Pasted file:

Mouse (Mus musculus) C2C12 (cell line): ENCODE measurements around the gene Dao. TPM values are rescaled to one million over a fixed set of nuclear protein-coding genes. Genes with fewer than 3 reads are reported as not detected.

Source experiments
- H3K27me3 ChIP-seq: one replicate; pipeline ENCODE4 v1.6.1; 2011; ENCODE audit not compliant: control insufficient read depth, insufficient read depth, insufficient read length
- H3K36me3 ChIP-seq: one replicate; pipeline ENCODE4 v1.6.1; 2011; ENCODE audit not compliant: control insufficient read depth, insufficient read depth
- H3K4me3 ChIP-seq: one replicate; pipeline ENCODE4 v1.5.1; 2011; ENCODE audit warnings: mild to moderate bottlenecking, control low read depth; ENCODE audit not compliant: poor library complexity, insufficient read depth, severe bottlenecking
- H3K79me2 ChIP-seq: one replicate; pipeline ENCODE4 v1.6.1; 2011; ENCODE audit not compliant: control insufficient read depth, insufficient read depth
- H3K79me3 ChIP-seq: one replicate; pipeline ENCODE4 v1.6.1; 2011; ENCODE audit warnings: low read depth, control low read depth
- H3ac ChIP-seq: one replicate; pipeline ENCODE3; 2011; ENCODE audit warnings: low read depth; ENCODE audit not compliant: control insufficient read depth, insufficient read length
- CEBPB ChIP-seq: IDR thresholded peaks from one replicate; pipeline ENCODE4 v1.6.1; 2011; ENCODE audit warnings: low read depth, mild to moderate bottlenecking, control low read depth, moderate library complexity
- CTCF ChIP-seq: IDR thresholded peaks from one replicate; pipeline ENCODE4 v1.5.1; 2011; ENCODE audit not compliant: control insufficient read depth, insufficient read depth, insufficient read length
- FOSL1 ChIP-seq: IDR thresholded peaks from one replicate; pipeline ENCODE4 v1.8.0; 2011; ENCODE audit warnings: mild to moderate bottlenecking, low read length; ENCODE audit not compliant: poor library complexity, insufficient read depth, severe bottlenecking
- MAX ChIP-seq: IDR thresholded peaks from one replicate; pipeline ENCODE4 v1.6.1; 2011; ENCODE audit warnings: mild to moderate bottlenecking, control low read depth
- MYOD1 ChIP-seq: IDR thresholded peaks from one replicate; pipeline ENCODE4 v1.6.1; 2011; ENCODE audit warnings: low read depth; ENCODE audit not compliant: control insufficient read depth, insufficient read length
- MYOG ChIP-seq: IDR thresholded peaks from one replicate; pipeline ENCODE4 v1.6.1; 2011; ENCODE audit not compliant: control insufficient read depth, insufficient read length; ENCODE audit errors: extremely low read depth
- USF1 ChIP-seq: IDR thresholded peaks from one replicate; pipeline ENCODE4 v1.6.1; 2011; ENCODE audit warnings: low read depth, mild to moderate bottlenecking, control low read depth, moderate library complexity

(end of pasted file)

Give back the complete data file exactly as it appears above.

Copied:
Mouse (Mus musculus) C2C12 (cell line): ENCODE measurements around the gene Dao. TPM values are rescaled to one million over a fixed set of nuclear protein-coding genes. Genes with fewer than 3 reads are reported as not detected.

Source experiments
- H3K27me3 ChIP-seq: one replicate; pipeline ENCODE4 v1.6.1; 2011; ENCODE audit not compliant: control insufficient read depth, insufficient read depth, insufficient read length
- H3K36me3 ChIP-seq: one replicate; pipeline ENCODE4 v1.6.1; 2011; ENCODE audit not compliant: control insufficient read depth, insufficient read depth
- H3K4me3 ChIP-seq: one replicate; pipeline ENCODE4 v1.5.1; 2011; ENCODE audit warnings: mild to moderate bottlenecking, control low read depth; ENCODE audit not compliant: poor library complexity, insufficient read depth, severe bottlenecking
- H3K79me2 ChIP-seq: one replicate; pipeline ENCODE4 v1.6.1; 2011; ENCODE audit not compliant: control insufficient read depth, insufficient read depth
- H3K79me3 ChIP-seq: one replicate; pipeline ENCODE4 v1.6.1; 2011; ENCODE audit warnings: low read depth, control low read depth
- H3ac ChIP-seq: one replicate; pipeline ENCODE3; 2011; ENCODE audit warnings: low read depth; ENCODE audit not compliant: control insufficient read depth, insufficient read length
- CEBPB ChIP-seq: IDR thresholded peaks from one replicate; pipeline ENCODE4 v1.6.1; 2011; ENCODE audit warnings: low read depth, mild to moderate bottlenecking, control low read depth, moderate library complexity
- CTCF ChIP-seq: IDR thresholded peaks from one replicate; pipeline ENCODE4 v1.5.1; 2011; ENCODE audit not compliant: control insufficient read depth, insufficient read depth, insufficient read length
- FOSL1 ChIP-seq: IDR thresholded peaks from one replicate; pipeline ENCODE4 v1.8.0; 2011; ENCODE audit warnings: mild to moderate bottlenecking, low read length; ENCODE audit not compliant: poor library complexity, insufficient read depth, severe bottlenecking
- MAX ChIP-seq: IDR thresholded peaks from one replicate; pipeline ENCODE4 v1.6.1; 2011; ENCODE audit warnings: mild to moderate bottlenecking, control low read depth
- MYOD1 ChIP-seq: IDR thresholded peaks from one replicate; pipeline ENCODE4 v1.6.1; 2011; ENCODE audit warnings: low read depth; ENCODE audit not compliant: control insufficient read depth, insufficient read length
- MYOG ChIP-seq: IDR thresholded peaks from one replicate; pipeline ENCODE4 v1.6.1; 2011; ENCODE audit not compliant: control insufficient read depth, insufficient read length; ENCODE audit errors: extremely low read depth
- USF1 ChIP-seq: IDR thresholded peaks from one replicate; pipeline ENCODE4 v1.6.1; 2011; ENCODE audit warnings: low read depth, mild to moderate bottlenecking, control low read depth, moderate library complexity